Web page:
slowest economic growth since WWII, Republican presidential candidate Tim Pawlenty proposes a more extreme version. Pawlenty's tax plan would cost $7.8 trillion over the next decade–triple the cost of the Bush tax cuts. Pawlenty has plenty of goodies in store for the rich, of course, while putting the economy in jeopardy. Michael Linden of the Center for American Progress analyzed the effects, starting with Pawlenty's tax proposals:
– Cutting the top individual income tax rate down to 25 percent;
– Having just two income tax brackets, 10 percent and 25 percent;
– Eliminating all taxation on capital gains, dividends, and estates;
– Cutting the corporate tax rate down to 15 percent
These proposals, taken together would bestow a massive tax cut on the wealthiest people in the country. They would also reduce overall federal revenues to a such a low level that even if Pawlenty’s draconian, radical spending targets were achieved, deficits and debt would still soar out of control.
All together, Pawlenty’s tax proposal would generate an average revenue level of just 13.6 percent of GDP from 2013-2021. That translates to a tax cut of $7.8 trillion, and that’s on top of $2.5 trillion cost of extending all of the Bush tax cuts...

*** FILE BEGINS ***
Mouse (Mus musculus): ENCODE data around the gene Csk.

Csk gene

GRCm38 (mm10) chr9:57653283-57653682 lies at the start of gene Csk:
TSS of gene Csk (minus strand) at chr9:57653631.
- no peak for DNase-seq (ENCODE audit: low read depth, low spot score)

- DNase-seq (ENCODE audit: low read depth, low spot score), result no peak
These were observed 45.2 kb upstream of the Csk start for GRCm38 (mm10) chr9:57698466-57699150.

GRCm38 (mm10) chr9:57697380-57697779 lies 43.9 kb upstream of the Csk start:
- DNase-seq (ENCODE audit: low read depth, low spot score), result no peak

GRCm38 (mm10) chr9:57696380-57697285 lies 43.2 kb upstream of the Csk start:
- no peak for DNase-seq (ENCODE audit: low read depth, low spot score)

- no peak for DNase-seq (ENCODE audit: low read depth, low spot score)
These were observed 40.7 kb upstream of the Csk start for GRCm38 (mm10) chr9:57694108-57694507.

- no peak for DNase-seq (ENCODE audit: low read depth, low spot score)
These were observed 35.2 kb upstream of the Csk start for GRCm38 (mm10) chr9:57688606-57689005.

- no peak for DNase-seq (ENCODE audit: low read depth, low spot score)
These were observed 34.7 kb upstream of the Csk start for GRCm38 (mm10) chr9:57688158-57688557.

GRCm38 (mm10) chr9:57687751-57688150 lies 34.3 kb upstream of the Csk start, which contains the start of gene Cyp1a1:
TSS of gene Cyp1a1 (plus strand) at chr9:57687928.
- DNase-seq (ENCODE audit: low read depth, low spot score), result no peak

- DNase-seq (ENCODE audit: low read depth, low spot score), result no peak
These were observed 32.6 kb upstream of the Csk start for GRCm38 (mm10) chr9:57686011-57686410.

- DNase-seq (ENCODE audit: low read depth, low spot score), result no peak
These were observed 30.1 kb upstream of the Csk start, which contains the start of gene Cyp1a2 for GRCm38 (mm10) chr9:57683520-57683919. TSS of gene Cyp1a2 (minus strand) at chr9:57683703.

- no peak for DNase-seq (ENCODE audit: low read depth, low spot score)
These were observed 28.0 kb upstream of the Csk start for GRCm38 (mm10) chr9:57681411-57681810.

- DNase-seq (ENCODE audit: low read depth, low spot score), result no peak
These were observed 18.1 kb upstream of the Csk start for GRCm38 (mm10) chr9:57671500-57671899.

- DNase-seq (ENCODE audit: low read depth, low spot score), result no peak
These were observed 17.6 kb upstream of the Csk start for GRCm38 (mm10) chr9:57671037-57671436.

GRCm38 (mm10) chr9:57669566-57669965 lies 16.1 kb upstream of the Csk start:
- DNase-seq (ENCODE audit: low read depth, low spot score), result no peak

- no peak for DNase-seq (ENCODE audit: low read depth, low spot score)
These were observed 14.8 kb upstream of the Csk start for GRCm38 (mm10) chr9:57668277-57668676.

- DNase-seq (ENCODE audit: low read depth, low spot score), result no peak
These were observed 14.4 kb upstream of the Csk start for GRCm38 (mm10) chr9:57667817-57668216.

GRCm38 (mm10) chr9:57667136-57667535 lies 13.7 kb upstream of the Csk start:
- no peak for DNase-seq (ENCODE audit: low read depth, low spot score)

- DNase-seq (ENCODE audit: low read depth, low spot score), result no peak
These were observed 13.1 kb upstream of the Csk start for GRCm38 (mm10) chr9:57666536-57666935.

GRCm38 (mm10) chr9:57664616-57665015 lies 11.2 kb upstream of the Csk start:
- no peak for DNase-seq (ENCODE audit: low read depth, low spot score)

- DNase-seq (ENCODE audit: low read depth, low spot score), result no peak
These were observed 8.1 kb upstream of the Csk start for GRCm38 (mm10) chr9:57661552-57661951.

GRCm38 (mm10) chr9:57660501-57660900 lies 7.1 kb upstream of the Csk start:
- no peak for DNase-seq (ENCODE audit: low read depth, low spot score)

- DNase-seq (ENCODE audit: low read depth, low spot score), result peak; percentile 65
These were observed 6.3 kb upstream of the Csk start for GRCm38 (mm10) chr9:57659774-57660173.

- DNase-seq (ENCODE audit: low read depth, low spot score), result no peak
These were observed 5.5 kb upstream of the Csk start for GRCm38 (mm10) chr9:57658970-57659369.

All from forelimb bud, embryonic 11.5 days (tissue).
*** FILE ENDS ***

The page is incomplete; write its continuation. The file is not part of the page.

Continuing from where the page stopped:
Pawlenty also says that he will balance the budget, and cap spending at 18 percent of GDP. Unfortunately for Pawlenty, his tax plan leaves him about $8.4 trillion short. Given that reality, he can either embrace a huge middle-class tax increase, or give up his claims to a balanced budget. If he doesn’t make up that revenue, deficits and debt will skyrocket, even if he does slash spending back to levels not seen in half a century.
Current Minnesota governor Mark Dayton is unimpressed with Pawlenty's ideas, especially given the latter's record as former governor:
"I think it's ironic that he's talking about a fiscal plan for the entire country when he left his state a mess. He decided he was going to leave and left it to his successor. They knew they were going to kick this down the road."